2012, Aliran, Arkib Berita, Forum, Pembangunan Sekolah, Rencana, Surat

TAMIL SCHOOLS: Focus on maintenance of estate schools

Friday, July 27, 2012

By Samuel Yesuiah, Seremban, Negri Sembilan 0 comments

THE move to relocate Tamil vernacular schools with fewer than 25 pupils to more urban areas to boost enrolment and to upgrade quality needs to be seen in the correct perspective. There are 69 Tamil schools nationwide with fewer than 25 pupils.

Most of these vernacular schools are located in the estates and plantations. There are 14 schools in estates with fewer than 10 pupils each.

These schools once enjoyed good enrolment when the estates had many local workers working in the rubber plantations. Over the years many of these workers migrated to suburban and town areas in search of better jobs.

These estates are now mostly deserted and have foreign workers — Indonesians and Bangladeshis. The vernacular Tamil schools in the estates are therefore facing student shortage.

The motion to relocate these schools in the estates that are under-enrolled should be considered carefully.

Firstly, many of these schools are in the estates and the children are living in the estates. And these schools cater to their schooling needs. The children are able to walk to school.

Relocating the schools out of the estates will create transport problems for the children. Even with the schools located in the estates and within walking distance, many estate children do not attend school regularly.

Though some of the estate schools are old and in a dilapidated condition, they are situated on a large piece of land. The estate management has given quite a lot of land for the use of the school. Many have good football fields, a large compound and a few buildings.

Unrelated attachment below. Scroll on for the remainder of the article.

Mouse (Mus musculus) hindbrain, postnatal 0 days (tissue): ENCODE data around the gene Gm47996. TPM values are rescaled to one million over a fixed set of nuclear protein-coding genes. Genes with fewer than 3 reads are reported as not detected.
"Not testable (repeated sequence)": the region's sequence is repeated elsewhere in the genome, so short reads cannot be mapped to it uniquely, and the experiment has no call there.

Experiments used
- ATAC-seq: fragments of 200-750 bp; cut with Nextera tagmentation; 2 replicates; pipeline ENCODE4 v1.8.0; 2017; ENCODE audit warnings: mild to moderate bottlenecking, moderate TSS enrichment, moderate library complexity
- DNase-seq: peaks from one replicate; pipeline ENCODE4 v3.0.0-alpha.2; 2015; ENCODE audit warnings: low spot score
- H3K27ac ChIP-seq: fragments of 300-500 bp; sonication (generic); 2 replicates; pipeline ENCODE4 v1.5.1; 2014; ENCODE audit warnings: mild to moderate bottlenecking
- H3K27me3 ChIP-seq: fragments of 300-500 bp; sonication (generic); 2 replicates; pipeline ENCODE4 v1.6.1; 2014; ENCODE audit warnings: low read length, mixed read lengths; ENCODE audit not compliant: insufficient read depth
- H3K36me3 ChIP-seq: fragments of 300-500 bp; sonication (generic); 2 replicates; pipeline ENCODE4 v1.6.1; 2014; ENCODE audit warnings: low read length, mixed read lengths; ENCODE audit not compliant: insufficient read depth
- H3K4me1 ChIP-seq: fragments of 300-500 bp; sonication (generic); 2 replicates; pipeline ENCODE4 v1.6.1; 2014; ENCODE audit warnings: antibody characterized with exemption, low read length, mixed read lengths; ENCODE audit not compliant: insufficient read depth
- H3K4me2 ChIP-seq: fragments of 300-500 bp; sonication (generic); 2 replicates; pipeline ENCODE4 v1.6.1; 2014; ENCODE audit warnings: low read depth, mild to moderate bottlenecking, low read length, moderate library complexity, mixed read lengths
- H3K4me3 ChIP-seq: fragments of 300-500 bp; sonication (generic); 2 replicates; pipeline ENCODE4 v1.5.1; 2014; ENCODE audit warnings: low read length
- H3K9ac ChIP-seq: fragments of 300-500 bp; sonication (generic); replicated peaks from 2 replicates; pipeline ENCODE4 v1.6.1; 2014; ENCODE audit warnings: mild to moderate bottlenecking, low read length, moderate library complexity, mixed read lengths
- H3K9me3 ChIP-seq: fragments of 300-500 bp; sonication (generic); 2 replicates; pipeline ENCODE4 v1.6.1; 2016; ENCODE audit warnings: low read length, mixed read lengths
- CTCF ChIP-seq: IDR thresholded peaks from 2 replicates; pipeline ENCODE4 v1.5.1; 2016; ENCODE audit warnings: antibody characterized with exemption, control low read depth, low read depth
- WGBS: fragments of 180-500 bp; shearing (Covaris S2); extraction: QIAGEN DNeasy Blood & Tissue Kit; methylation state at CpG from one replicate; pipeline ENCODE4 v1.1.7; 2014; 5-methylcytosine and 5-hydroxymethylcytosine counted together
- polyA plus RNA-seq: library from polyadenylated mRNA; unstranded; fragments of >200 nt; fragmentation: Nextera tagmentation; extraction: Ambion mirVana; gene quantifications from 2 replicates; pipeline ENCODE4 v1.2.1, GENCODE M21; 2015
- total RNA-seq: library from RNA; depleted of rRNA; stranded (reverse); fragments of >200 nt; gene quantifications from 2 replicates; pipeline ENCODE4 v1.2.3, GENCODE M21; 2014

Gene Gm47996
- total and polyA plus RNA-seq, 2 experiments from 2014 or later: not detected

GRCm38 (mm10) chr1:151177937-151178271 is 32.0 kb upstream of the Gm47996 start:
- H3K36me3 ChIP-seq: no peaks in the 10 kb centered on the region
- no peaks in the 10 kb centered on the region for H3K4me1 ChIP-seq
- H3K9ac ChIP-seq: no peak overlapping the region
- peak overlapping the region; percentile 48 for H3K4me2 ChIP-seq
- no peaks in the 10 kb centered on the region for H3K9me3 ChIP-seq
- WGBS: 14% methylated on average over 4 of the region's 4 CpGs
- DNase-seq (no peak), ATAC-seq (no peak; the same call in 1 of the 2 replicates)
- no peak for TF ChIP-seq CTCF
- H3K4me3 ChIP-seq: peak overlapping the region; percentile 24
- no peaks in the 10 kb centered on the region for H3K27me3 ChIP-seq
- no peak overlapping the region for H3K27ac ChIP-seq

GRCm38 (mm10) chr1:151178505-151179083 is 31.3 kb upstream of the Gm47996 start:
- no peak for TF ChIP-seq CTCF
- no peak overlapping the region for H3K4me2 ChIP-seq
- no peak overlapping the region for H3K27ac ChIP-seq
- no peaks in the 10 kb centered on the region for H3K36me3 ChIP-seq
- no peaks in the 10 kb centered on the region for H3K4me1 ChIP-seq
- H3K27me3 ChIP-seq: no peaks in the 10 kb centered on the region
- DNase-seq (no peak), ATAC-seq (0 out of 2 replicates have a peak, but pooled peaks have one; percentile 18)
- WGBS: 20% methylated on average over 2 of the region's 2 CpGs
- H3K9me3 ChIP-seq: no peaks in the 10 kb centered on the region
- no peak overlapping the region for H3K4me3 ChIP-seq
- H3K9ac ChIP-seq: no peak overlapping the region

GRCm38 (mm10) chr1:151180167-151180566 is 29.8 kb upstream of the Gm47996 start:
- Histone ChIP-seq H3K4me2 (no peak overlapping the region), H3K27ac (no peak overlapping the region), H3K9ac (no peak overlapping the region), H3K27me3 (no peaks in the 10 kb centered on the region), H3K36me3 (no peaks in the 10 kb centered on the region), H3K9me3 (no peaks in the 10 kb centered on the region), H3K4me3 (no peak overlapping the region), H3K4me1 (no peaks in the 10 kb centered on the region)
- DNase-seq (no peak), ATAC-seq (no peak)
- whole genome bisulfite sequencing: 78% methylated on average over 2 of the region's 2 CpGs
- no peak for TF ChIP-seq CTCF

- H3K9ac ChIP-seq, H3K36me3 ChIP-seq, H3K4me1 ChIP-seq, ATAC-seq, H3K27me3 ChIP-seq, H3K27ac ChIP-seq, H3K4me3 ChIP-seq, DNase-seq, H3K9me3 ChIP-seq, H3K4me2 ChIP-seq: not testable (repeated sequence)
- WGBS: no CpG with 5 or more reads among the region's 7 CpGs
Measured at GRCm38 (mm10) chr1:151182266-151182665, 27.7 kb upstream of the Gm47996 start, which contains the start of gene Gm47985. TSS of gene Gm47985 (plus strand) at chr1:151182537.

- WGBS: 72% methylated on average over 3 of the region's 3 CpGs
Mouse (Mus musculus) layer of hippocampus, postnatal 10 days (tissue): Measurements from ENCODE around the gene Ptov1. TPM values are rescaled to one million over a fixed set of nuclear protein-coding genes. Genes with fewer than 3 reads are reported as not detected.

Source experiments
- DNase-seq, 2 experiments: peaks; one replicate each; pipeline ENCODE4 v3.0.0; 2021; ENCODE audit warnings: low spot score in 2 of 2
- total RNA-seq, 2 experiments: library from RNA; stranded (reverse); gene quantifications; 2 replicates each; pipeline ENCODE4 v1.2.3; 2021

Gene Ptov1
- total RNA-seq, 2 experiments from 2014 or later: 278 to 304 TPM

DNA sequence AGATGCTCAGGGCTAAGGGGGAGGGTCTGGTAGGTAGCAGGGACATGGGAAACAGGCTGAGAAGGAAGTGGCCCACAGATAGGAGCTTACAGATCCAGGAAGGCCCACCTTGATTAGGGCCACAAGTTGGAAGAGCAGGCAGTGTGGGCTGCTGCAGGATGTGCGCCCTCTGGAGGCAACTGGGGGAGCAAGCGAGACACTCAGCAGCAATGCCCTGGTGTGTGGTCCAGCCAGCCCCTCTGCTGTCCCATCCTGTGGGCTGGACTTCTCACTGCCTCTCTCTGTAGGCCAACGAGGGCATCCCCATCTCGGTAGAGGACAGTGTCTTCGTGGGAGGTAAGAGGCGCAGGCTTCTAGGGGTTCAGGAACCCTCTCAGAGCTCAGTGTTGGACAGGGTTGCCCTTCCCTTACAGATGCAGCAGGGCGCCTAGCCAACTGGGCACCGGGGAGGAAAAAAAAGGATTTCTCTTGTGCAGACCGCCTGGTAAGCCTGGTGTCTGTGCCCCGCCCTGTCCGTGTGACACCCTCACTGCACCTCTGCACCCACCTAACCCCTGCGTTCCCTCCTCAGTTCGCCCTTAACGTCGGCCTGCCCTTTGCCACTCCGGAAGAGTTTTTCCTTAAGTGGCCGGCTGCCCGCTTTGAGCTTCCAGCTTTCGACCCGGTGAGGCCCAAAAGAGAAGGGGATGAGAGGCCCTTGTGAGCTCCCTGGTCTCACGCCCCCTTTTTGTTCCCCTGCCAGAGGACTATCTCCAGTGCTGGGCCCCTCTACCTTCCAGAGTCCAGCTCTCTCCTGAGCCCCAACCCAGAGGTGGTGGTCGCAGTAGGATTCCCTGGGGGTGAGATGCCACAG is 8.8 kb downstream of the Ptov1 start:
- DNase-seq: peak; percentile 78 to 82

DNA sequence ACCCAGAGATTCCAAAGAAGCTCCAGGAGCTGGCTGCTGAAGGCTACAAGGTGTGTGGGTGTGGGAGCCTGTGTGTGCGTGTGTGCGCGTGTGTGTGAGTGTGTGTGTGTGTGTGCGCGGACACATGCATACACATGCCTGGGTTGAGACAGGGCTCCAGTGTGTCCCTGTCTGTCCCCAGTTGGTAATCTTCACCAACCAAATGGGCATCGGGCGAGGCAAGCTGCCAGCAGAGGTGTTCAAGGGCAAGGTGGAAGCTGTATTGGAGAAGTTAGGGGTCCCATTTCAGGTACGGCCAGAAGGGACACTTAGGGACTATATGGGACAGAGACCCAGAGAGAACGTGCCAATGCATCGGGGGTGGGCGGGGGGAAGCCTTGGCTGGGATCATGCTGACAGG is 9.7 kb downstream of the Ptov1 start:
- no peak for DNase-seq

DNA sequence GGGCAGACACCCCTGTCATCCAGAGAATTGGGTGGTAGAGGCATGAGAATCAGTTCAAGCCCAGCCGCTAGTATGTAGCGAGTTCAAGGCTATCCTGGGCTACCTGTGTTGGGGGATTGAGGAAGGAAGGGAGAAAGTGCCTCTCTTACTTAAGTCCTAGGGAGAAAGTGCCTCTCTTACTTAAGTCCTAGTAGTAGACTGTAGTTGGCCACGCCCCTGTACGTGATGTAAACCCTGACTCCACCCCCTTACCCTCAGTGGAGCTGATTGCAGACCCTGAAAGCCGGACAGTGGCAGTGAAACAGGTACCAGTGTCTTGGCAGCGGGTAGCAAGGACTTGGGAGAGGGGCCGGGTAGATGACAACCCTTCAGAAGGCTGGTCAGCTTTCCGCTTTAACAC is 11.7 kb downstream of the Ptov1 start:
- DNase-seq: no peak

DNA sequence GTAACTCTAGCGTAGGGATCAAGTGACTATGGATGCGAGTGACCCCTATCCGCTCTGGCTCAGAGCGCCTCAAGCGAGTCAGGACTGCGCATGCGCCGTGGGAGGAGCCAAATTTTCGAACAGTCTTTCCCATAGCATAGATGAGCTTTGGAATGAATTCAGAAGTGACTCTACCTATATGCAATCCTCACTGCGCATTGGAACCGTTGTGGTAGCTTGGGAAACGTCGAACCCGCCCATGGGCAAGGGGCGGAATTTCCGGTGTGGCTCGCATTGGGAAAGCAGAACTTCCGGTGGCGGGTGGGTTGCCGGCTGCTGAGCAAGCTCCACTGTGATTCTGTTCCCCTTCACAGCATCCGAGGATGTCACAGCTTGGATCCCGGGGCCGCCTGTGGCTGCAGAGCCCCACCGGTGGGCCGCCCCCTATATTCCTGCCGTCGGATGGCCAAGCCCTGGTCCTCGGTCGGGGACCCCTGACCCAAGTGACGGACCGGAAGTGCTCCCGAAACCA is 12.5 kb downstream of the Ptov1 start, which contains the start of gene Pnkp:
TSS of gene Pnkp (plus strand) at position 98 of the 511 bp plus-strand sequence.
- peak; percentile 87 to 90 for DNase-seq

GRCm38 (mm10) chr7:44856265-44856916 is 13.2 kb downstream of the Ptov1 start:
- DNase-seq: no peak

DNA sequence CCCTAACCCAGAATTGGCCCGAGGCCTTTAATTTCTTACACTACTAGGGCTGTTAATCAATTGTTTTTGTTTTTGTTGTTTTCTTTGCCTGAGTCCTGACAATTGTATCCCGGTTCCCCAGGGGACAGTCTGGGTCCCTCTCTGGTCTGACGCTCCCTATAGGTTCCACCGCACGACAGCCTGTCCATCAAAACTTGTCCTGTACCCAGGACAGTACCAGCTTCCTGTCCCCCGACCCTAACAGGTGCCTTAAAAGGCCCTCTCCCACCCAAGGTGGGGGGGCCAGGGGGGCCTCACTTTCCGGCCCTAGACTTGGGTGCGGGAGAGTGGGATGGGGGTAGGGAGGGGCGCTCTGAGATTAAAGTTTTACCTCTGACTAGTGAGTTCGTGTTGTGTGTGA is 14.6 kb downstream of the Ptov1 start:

Instead of relocating under-enrolled estate schools to towns, it would be better to maintain these schools.

The Education Ministry and the Malaysian Indian Congress need to negotiate with the estate management to develop the infrastructure of these schools. Though these schools are under-enrolled, children should not be marginalised in the quality of education.

Read more: TAMIL SCHOOLS: Focus on maintenance of estate schools – Letters to the Editor – New Straits Times http://www.nst.com.my/opinion/letters-to-the-editor/tamil-schools-focus-on-maintenance-of-estate-schools-1.113424#ixzz21mOZDEA8

2012, Arkib Berita, Forum, ICT/Teknologi, Masalah Pelajar, Pembangunan Sekolah, Rencana, Surat

HANDPHONES IN SCHOOL: Decision will lead to a host of other problems

Friday, July 27, 2012

By T.A. Nayar, Butterworth, Penang 0 comments

THE use of handphones by students in schools ought not to be allowed. Many problems, such as cheating during examinations will arise.

.The use of handphones by students in schools will lead to other problems.

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Pupils who use them will distract others.

Teachers will have a colossal task of ensuring that there us no misuse during school hours.

As things stand, disciplinary problems in schools are numerous and the use of handphones will only increase them.

Furthermore, the number of students is large and monitoring the use of handphones by teachers would be impossible.

As it is, they already have their hands full and their main function is to teach and educate.

I was a teacher for more than 30 years and am aware of the problems faced by teachers.